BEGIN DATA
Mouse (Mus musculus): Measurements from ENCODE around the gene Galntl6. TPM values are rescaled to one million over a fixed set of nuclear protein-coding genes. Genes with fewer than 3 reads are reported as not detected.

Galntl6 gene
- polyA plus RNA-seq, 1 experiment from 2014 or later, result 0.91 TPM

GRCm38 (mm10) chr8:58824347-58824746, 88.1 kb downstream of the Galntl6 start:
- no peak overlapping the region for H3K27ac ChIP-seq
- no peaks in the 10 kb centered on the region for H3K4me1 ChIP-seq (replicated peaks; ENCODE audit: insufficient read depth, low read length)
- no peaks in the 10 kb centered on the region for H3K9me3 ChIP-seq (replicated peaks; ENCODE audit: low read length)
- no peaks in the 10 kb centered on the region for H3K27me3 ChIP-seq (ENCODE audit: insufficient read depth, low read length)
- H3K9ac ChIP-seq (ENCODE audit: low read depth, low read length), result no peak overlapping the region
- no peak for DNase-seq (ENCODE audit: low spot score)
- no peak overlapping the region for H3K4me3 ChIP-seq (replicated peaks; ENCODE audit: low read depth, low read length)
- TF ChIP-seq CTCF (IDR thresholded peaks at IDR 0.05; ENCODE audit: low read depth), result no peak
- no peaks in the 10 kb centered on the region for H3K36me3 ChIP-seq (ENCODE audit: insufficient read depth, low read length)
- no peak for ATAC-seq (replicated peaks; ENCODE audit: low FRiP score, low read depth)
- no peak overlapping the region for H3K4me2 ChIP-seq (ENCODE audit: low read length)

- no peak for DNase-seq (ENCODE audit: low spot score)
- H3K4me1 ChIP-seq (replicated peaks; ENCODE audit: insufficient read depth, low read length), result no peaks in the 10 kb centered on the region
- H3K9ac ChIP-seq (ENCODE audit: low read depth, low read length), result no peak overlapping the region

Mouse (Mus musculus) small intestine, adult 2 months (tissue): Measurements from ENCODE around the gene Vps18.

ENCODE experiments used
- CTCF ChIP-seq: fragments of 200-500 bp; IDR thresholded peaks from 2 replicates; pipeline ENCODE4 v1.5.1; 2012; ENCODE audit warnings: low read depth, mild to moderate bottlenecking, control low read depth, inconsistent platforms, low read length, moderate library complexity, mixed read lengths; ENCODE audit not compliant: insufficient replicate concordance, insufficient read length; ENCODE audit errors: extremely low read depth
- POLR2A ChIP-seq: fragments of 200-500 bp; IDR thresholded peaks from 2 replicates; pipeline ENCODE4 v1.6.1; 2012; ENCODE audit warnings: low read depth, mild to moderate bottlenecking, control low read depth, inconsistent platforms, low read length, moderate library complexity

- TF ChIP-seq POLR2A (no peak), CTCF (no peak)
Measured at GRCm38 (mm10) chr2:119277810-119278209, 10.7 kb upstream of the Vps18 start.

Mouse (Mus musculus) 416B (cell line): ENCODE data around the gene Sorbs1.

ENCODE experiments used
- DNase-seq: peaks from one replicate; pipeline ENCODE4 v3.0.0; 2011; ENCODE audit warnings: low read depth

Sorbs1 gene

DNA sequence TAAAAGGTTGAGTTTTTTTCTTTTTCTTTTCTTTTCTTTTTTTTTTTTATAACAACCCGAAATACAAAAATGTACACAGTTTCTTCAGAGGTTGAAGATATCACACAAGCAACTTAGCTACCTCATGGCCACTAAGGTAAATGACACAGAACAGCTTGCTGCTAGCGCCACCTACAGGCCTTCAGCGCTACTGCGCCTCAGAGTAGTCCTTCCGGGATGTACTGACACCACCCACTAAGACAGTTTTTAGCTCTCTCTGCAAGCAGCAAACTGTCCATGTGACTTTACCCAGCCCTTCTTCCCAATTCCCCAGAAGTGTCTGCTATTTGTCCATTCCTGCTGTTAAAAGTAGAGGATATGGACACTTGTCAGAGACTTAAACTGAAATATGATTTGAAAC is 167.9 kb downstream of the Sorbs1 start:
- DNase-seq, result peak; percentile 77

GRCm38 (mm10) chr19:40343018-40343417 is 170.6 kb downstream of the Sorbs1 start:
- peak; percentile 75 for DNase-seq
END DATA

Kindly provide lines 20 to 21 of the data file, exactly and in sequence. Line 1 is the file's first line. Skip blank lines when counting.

ENCODE experiments used
- CTCF ChIP-seq: fragments of 200-500 bp; IDR thresholded peaks from 2 replicates; pipeline ENCODE4 v1.5.1; 2012; ENCODE audit warnings: low read depth, mild to moderate bottlenecking, control low read depth, inconsistent platforms, low read length, moderate library complexity, mixed read lengths; ENCODE audit not compliant: insufficient replicate concordance, insufficient read length; ENCODE audit errors: extremely low read depth